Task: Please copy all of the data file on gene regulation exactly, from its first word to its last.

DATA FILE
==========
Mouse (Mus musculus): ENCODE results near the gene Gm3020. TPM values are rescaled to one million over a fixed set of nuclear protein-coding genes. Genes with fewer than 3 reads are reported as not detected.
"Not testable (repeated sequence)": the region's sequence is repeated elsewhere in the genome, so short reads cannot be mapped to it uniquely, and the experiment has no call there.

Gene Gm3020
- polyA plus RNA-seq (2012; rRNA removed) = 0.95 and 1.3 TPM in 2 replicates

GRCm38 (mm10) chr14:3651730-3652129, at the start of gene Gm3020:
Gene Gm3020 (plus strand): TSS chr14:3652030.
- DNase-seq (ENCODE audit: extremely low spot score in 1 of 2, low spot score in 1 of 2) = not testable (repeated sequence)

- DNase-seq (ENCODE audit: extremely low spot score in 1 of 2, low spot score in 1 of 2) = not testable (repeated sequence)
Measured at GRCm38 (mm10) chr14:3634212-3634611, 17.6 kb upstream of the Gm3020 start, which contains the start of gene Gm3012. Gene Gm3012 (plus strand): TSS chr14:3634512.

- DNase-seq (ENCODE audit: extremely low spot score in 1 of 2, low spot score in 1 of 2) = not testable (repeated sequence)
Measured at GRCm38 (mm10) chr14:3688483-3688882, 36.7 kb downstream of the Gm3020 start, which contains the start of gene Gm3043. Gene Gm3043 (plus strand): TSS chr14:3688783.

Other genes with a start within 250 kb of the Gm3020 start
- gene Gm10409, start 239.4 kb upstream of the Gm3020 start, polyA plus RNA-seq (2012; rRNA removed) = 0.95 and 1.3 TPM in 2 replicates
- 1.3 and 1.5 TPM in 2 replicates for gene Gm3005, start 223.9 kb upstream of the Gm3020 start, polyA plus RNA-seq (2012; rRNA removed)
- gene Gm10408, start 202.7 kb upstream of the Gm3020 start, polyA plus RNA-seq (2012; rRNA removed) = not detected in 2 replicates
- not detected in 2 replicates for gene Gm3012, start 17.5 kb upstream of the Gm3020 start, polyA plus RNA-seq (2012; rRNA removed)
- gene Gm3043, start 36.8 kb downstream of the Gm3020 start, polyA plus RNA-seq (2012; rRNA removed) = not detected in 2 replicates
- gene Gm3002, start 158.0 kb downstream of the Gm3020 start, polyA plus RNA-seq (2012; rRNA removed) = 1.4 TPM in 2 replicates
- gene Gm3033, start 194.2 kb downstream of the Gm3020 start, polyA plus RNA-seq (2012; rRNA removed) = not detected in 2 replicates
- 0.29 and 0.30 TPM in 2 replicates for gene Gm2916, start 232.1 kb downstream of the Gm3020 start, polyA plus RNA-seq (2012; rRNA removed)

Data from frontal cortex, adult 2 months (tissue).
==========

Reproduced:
Mouse (Mus musculus): ENCODE results near the gene Gm3020. TPM values are rescaled to one million over a fixed set of nuclear protein-coding genes. Genes with fewer than 3 reads are reported as not detected.
"Not testable (repeated sequence)": the region's sequence is repeated elsewhere in the genome, so short reads cannot be mapped to it uniquely, and the experiment has no call there.

Gene Gm3020
- polyA plus RNA-seq (2012; rRNA removed) = 0.95 and 1.3 TPM in 2 replicates

GRCm38 (mm10) chr14:3651730-3652129, at the start of gene Gm3020:
Gene Gm3020 (plus strand): TSS chr14:3652030.
- DNase-seq (ENCODE audit: extremely low spot score in 1 of 2, low spot score in 1 of 2) = not testable (repeated sequence)

- DNase-seq (ENCODE audit: extremely low spot score in 1 of 2, low spot score in 1 of 2) = not testable (repeated sequence)
Measured at GRCm38 (mm10) chr14:3634212-3634611, 17.6 kb upstream of the Gm3020 start, which contains the start of gene Gm3012. Gene Gm3012 (plus strand): TSS chr14:3634512.

- DNase-seq (ENCODE audit: extremely low spot score in 1 of 2, low spot score in 1 of 2) = not testable (repeated sequence)
Measured at GRCm38 (mm10) chr14:3688483-3688882, 36.7 kb downstream of the Gm3020 start, which contains the start of gene Gm3043. Gene Gm3043 (plus strand): TSS chr14:3688783.

Other genes with a start within 250 kb of the Gm3020 start
- gene Gm10409, start 239.4 kb upstream of the Gm3020 start, polyA plus RNA-seq (2012; rRNA removed) = 0.95 and 1.3 TPM in 2 replicates
- 1.3 and 1.5 TPM in 2 replicates for gene Gm3005, start 223.9 kb upstream of the Gm3020 start, polyA plus RNA-seq (2012; rRNA removed)
- gene Gm10408, start 202.7 kb upstream of the Gm3020 start, polyA plus RNA-seq (2012; rRNA removed) = not detected in 2 replicates
- not detected in 2 replicates for gene Gm3012, start 17.5 kb upstream of the Gm3020 start, polyA plus RNA-seq (2012; rRNA removed)
- gene Gm3043, start 36.8 kb downstream of the Gm3020 start, polyA plus RNA-seq (2012; rRNA removed) = not detected in 2 replicates
- gene Gm3002, start 158.0 kb downstream of the Gm3020 start, polyA plus RNA-seq (2012; rRNA removed) = 1.4 TPM in 2 replicates
- gene Gm3033, start 194.2 kb downstream of the Gm3020 start, polyA plus RNA-seq (2012; rRNA removed) = not detected in 2 replicates
- 0.29 and 0.30 TPM in 2 replicates for gene Gm2916, start 232.1 kb downstream of the Gm3020 start, polyA plus RNA-seq (2012; rRNA removed)

Data from frontal cortex, adult 2 months (tissue).